- RBA governor Philip Lowe says the shift towards electronic payments in Australia is happening “quite quickly”.
- However, he said bank notes won’t vanish from existence any time soon.
- And interestingly, the number of bank notes on issue is heavily skewed to the expensive end.
If you’ve ever wondered how many Australian bank notes per person are currently in circulation, the Reserve Bank has your answer:
Interestingly, the skew leans heavily towards the higher denominations ($50 and $100).
For every person in Australia, there are around 30 $50 notes on issue. So assuming a population of 25 million, that’s around 750 million pineapples in circulation.
The data was cited by RBA governor Philip Lowe, in a speech this morning on the shift towards electronic payments in Australia.
He called the shift a “positive investment” that’s taking place “quite quickly”.
However, “I want to emphasise that we don’t yet envisage a world without banknotes”, Lowe said.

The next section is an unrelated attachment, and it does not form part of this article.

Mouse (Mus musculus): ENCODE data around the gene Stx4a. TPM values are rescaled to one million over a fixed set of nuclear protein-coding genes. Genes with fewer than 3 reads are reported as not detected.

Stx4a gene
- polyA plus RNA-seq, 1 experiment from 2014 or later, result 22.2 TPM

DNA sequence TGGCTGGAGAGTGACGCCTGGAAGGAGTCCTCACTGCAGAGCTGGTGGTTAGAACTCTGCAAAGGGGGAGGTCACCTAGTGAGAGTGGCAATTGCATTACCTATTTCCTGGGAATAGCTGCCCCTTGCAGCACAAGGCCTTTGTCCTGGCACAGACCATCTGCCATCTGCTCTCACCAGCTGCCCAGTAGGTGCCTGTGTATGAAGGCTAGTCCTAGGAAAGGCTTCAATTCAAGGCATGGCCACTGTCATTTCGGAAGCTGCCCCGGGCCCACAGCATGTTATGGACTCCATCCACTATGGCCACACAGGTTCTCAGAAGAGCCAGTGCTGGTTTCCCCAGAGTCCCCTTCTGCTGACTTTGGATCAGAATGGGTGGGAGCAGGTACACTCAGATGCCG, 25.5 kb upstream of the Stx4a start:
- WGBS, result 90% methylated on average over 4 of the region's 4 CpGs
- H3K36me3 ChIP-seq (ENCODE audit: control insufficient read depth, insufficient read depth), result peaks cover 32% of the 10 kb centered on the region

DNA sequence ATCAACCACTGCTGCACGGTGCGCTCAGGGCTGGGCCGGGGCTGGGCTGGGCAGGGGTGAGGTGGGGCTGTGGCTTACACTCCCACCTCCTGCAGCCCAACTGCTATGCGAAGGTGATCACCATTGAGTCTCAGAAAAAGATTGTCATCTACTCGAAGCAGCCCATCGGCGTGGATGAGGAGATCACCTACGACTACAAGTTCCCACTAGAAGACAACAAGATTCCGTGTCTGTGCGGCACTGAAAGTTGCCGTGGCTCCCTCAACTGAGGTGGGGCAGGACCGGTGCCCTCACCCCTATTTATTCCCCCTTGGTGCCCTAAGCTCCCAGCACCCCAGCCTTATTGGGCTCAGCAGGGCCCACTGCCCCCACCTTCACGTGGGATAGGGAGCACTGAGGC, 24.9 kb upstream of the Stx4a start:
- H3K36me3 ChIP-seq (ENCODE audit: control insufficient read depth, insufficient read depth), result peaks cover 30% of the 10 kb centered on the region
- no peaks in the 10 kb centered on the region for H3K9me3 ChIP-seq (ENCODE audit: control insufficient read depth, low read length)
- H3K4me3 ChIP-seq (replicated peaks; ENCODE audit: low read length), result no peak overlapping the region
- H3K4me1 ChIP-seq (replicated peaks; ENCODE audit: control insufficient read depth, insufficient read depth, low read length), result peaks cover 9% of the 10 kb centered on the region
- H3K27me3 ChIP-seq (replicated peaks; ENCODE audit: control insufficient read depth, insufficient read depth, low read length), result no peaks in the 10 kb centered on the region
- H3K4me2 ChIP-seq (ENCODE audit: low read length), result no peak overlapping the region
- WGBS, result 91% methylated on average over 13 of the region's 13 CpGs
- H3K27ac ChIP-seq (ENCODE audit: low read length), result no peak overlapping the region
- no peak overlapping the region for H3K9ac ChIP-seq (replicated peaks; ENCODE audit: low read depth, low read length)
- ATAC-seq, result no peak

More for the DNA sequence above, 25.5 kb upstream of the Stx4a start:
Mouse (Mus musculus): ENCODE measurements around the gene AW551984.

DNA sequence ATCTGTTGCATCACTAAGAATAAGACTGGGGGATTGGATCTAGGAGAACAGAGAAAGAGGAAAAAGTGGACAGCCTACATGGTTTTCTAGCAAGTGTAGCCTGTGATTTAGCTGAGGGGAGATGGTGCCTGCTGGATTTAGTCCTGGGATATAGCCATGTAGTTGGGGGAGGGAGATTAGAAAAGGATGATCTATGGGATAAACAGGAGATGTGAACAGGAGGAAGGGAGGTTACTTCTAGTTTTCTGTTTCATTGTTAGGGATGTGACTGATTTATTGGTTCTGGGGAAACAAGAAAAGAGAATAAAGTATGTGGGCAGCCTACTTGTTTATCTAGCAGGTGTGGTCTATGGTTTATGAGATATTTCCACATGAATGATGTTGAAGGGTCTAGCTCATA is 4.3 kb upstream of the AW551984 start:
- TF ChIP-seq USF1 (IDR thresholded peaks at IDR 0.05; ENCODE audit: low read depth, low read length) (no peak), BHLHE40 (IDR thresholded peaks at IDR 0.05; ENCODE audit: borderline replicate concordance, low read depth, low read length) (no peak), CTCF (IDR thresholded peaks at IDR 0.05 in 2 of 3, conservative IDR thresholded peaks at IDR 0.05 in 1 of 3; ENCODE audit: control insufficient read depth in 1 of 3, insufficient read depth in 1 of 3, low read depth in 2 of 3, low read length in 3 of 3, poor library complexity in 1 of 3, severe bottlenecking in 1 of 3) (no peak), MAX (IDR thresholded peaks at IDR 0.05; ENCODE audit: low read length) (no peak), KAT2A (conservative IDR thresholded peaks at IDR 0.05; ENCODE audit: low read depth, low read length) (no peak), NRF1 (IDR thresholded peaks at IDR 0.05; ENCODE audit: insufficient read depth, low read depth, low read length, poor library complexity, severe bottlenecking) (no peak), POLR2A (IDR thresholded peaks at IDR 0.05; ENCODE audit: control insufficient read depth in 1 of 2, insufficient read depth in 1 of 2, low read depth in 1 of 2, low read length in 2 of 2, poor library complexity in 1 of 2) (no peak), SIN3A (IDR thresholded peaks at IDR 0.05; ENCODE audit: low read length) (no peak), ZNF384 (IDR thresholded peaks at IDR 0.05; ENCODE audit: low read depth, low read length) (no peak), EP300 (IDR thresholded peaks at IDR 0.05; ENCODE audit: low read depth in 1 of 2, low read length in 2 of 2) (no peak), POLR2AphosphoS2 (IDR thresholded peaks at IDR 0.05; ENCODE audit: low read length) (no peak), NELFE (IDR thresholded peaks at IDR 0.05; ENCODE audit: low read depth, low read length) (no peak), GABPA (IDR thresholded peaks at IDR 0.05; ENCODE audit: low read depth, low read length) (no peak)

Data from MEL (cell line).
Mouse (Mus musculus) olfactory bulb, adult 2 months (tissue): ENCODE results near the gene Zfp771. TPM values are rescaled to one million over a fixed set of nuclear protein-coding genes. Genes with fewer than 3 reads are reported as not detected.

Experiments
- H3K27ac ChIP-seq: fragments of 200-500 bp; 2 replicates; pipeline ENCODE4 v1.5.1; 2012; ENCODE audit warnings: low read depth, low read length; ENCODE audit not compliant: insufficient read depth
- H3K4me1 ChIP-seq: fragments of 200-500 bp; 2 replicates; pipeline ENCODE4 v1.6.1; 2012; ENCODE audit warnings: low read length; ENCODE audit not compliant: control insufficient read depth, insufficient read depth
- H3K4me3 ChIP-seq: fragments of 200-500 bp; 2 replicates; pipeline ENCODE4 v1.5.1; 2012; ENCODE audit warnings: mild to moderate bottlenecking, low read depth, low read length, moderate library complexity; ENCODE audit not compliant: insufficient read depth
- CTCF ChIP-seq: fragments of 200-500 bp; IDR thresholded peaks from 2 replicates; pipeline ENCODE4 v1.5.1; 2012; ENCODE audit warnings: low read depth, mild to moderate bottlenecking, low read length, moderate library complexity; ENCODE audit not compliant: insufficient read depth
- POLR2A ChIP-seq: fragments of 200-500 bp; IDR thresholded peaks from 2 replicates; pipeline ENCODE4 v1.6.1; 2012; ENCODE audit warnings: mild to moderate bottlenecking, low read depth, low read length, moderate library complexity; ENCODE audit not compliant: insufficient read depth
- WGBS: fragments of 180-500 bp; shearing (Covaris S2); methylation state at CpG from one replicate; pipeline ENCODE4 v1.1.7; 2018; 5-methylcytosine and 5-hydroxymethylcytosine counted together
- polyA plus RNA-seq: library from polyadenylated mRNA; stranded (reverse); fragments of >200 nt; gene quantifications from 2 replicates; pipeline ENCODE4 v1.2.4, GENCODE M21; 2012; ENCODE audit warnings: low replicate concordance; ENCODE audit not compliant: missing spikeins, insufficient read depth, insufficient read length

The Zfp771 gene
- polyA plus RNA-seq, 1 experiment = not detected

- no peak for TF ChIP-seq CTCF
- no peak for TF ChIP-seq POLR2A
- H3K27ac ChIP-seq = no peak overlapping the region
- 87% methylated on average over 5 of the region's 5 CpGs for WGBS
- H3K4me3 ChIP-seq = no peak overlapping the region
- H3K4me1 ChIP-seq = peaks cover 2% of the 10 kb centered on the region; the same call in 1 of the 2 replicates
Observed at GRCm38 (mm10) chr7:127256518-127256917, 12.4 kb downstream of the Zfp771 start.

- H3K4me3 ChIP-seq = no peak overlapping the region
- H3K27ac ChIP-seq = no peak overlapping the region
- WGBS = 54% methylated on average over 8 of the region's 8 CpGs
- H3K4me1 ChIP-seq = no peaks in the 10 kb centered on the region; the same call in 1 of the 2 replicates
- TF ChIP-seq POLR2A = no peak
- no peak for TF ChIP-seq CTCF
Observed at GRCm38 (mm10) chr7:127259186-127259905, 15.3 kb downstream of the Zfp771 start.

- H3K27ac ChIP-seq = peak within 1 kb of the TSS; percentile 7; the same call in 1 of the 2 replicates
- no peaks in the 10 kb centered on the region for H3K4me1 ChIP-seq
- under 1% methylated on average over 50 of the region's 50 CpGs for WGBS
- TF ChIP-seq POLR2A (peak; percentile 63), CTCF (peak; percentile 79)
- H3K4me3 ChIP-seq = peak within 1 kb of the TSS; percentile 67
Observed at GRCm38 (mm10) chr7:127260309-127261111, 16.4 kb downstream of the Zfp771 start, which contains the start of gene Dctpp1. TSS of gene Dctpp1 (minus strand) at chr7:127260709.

In fact, given the increased weightings of bigger notes, “the value of banknotes on issue, relative to the size of the economy, is close to the highest it has been in fifty years”.
Why the preference for notes?
Lowe said the main reason is because people still like to store their wealth in bank notes.
Particularly in the current environment of low interest rates, which limits the interest income that can be earned on savings deposited at the bank.
The full version of Lowe’s speech can be accessed here.
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